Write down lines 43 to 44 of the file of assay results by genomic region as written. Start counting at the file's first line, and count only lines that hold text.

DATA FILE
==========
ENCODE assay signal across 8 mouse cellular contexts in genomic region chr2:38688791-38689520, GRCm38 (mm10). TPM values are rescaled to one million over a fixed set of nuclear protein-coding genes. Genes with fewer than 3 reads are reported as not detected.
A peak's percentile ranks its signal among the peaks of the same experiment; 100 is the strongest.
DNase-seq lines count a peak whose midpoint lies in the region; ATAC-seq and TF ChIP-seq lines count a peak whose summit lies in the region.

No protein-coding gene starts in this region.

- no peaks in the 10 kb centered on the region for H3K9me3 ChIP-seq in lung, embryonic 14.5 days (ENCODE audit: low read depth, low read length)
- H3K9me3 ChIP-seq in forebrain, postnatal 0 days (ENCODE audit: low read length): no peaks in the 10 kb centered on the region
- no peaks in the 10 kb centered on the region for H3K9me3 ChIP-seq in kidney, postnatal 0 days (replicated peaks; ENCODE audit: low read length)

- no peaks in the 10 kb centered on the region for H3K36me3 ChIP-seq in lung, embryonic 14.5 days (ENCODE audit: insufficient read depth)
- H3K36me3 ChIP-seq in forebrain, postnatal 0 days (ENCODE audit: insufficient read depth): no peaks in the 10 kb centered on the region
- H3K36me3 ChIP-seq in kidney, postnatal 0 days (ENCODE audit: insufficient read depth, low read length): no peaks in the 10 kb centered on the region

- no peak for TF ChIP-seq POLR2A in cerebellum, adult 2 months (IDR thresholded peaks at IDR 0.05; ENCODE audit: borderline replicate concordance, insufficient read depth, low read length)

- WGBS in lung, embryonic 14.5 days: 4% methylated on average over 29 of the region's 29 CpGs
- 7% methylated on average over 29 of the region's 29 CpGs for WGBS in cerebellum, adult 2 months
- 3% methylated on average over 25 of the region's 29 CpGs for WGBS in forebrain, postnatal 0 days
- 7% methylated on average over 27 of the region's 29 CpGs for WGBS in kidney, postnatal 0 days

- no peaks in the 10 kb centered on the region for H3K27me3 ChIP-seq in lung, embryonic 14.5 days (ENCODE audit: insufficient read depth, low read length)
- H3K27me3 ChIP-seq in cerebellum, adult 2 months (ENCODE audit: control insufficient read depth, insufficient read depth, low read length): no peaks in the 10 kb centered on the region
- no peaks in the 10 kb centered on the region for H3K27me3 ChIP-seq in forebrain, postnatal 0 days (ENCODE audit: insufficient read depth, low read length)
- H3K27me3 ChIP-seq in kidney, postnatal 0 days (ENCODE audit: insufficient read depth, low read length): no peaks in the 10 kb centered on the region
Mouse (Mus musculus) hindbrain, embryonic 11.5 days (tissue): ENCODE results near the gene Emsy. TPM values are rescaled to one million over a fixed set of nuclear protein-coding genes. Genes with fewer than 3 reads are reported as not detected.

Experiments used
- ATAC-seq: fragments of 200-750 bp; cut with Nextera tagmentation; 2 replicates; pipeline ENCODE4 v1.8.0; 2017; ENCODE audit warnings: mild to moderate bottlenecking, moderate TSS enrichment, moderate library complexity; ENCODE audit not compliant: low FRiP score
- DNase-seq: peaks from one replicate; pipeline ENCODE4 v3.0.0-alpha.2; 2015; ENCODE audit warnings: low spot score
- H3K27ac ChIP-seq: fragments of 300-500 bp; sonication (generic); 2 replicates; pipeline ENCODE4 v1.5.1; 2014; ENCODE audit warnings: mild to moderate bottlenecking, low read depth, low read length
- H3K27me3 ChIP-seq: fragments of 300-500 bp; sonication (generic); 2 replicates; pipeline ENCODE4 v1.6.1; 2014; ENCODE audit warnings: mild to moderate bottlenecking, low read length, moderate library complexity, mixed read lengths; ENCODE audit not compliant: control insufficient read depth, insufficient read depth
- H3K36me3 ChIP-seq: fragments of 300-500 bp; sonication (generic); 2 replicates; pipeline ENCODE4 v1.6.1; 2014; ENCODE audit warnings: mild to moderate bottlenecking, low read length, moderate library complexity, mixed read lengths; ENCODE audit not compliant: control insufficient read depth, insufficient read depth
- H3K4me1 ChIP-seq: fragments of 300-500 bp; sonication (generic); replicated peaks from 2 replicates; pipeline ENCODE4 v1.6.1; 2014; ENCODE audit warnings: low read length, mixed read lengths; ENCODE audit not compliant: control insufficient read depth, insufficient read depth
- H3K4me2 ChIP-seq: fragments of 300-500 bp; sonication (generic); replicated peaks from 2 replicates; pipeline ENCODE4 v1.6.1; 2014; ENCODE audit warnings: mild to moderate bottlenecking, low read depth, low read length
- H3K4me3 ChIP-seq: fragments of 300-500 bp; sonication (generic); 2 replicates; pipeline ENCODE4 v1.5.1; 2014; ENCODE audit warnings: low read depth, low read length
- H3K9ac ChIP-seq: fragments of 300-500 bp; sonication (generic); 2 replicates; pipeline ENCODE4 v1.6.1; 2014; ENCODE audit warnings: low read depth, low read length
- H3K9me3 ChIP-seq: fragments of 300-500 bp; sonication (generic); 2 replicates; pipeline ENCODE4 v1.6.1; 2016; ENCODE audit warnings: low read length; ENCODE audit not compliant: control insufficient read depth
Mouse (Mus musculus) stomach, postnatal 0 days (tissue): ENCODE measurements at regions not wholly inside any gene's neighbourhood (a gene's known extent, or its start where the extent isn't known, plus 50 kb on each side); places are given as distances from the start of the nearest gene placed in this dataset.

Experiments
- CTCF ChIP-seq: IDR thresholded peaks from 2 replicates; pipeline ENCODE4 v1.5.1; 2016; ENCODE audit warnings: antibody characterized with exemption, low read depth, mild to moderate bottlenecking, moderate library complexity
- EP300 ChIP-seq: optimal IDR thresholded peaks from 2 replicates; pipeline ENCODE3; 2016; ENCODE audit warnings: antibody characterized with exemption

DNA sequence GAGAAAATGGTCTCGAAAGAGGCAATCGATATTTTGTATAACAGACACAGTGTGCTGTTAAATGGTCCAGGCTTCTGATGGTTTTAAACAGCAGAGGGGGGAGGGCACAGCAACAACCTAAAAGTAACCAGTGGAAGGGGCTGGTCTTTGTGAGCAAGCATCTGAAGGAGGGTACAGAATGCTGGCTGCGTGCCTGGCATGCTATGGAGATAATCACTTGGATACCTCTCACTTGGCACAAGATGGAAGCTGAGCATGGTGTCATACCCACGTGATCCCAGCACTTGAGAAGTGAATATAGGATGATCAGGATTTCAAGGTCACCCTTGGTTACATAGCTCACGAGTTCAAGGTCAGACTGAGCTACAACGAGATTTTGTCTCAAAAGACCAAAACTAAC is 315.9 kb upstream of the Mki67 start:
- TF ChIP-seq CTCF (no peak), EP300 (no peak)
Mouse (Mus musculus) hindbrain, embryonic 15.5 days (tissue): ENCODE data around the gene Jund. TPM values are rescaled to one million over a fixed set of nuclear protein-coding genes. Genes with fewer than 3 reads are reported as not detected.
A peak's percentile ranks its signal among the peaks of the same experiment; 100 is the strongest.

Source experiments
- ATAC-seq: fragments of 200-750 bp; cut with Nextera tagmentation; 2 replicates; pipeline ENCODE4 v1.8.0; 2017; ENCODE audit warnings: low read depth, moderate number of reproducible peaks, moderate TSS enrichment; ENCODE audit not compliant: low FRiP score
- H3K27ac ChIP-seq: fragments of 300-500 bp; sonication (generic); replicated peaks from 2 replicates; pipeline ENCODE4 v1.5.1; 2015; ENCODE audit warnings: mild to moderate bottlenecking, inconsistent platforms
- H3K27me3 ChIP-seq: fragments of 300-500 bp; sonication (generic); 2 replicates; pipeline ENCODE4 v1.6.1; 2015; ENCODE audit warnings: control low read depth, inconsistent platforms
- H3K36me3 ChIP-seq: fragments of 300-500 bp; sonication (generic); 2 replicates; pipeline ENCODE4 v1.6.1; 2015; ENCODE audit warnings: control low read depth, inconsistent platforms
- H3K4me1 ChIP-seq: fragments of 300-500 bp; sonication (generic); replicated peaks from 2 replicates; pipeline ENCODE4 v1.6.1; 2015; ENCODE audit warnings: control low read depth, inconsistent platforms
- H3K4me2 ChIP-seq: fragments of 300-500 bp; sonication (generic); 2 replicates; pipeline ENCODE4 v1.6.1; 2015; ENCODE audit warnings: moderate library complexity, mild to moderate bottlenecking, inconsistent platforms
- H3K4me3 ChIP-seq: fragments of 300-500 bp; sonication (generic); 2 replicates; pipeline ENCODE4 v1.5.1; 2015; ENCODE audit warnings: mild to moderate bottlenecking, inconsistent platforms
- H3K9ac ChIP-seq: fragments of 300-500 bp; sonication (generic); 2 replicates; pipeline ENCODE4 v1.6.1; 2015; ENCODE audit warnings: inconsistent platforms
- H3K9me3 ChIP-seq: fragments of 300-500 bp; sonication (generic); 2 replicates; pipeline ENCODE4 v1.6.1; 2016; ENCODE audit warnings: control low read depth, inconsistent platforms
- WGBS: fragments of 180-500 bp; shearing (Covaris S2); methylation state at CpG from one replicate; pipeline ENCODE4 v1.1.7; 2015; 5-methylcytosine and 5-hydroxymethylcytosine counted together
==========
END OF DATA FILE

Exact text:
- H3K27me3 ChIP-seq: fragments of 300-500 bp; sonication (generic); 2 replicates; pipeline ENCODE4 v1.6.1; 2015; ENCODE audit warnings: control low read depth, inconsistent platforms
- H3K36me3 ChIP-seq: fragments of 300-500 bp; sonication (generic); 2 replicates; pipeline ENCODE4 v1.6.1; 2015; ENCODE audit warnings: control low read depth, inconsistent platforms